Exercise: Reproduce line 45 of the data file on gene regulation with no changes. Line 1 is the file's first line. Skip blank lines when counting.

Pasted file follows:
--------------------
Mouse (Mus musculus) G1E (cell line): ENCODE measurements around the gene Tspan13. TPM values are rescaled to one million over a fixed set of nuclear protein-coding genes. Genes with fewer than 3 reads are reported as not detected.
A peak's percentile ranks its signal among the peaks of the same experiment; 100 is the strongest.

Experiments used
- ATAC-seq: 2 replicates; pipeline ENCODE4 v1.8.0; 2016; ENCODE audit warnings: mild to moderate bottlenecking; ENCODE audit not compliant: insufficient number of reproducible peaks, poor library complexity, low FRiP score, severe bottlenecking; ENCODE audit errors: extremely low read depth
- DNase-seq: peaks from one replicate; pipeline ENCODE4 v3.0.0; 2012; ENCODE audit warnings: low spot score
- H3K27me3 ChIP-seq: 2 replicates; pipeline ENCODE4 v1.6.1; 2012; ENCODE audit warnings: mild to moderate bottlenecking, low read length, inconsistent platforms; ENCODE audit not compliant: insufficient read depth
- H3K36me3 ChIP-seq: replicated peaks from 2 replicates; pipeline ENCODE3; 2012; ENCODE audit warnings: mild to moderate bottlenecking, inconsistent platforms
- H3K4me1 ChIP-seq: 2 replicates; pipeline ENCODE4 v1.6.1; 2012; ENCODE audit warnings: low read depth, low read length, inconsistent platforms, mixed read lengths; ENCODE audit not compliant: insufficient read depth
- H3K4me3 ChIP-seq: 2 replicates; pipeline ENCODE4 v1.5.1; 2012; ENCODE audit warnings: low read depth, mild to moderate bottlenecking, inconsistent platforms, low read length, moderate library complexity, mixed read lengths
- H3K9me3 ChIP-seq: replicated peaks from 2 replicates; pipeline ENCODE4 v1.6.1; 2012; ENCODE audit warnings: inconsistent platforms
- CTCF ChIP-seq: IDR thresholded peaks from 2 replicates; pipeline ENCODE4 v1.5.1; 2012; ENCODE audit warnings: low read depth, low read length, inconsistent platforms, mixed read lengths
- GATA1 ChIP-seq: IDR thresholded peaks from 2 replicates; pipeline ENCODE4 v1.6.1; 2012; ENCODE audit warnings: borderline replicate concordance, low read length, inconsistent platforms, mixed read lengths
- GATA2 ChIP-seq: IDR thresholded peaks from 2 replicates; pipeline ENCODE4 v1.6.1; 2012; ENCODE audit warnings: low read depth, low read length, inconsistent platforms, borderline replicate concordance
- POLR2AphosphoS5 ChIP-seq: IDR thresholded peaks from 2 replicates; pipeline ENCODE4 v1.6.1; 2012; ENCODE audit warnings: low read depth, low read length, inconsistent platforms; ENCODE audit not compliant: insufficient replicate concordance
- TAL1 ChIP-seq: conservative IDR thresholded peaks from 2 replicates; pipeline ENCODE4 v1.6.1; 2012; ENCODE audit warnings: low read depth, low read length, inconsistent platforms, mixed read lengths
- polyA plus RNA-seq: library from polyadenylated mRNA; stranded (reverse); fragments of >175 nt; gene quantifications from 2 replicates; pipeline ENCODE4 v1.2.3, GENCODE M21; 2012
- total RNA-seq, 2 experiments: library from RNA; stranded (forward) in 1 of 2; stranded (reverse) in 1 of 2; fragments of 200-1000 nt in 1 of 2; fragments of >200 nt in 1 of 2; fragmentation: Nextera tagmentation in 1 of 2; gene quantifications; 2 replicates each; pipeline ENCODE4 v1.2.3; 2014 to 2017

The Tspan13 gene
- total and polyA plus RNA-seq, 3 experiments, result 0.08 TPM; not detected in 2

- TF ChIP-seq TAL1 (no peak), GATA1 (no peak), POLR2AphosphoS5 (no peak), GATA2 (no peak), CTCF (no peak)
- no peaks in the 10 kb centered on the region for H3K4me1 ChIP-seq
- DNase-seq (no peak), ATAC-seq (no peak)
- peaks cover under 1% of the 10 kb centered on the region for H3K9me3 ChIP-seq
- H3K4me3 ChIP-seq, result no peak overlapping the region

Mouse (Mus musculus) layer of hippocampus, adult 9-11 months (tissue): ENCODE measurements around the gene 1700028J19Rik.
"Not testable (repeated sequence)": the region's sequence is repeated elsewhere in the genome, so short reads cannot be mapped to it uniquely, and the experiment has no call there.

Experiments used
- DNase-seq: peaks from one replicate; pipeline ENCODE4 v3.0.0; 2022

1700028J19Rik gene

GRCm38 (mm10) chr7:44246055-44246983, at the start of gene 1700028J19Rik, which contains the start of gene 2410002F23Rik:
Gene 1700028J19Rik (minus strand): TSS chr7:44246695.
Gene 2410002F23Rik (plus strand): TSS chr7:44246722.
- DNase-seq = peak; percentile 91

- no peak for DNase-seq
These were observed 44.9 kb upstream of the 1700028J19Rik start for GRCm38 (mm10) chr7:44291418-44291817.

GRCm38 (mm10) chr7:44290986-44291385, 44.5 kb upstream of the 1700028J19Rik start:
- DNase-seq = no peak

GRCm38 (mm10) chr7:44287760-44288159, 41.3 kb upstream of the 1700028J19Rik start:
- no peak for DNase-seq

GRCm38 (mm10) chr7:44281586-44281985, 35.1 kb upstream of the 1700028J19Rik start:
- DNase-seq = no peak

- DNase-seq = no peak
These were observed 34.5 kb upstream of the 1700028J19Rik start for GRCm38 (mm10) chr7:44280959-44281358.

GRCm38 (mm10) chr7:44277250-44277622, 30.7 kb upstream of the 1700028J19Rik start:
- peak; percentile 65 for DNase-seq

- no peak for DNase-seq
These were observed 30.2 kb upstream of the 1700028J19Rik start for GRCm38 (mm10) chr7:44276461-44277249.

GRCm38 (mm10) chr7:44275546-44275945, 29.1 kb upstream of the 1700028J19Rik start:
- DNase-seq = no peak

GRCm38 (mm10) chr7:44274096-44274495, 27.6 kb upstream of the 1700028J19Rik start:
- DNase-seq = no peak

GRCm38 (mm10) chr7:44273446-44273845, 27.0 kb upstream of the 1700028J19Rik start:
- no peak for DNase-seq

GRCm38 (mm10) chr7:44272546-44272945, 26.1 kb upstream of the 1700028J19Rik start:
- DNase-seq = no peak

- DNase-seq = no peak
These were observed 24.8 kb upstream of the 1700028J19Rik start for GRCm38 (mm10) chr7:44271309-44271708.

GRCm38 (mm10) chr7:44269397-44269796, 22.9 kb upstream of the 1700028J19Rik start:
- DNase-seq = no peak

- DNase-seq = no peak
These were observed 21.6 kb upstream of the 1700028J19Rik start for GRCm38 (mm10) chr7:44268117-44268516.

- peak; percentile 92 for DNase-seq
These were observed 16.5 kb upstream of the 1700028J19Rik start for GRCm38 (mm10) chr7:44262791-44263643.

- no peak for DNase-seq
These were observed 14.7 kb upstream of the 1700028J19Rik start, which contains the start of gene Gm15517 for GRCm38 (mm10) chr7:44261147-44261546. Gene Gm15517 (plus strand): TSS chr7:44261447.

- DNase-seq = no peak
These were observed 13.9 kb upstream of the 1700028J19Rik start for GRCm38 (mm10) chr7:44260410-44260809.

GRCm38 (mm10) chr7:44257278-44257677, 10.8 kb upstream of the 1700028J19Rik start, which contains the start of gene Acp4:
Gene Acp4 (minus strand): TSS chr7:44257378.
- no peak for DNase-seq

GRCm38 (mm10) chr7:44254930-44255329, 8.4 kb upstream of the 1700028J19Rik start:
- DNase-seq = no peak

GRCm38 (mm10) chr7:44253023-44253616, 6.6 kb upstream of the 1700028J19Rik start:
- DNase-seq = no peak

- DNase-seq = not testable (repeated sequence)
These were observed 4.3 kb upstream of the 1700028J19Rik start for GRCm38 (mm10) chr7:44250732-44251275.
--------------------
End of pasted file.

- peak; percentile 65 for DNase-seq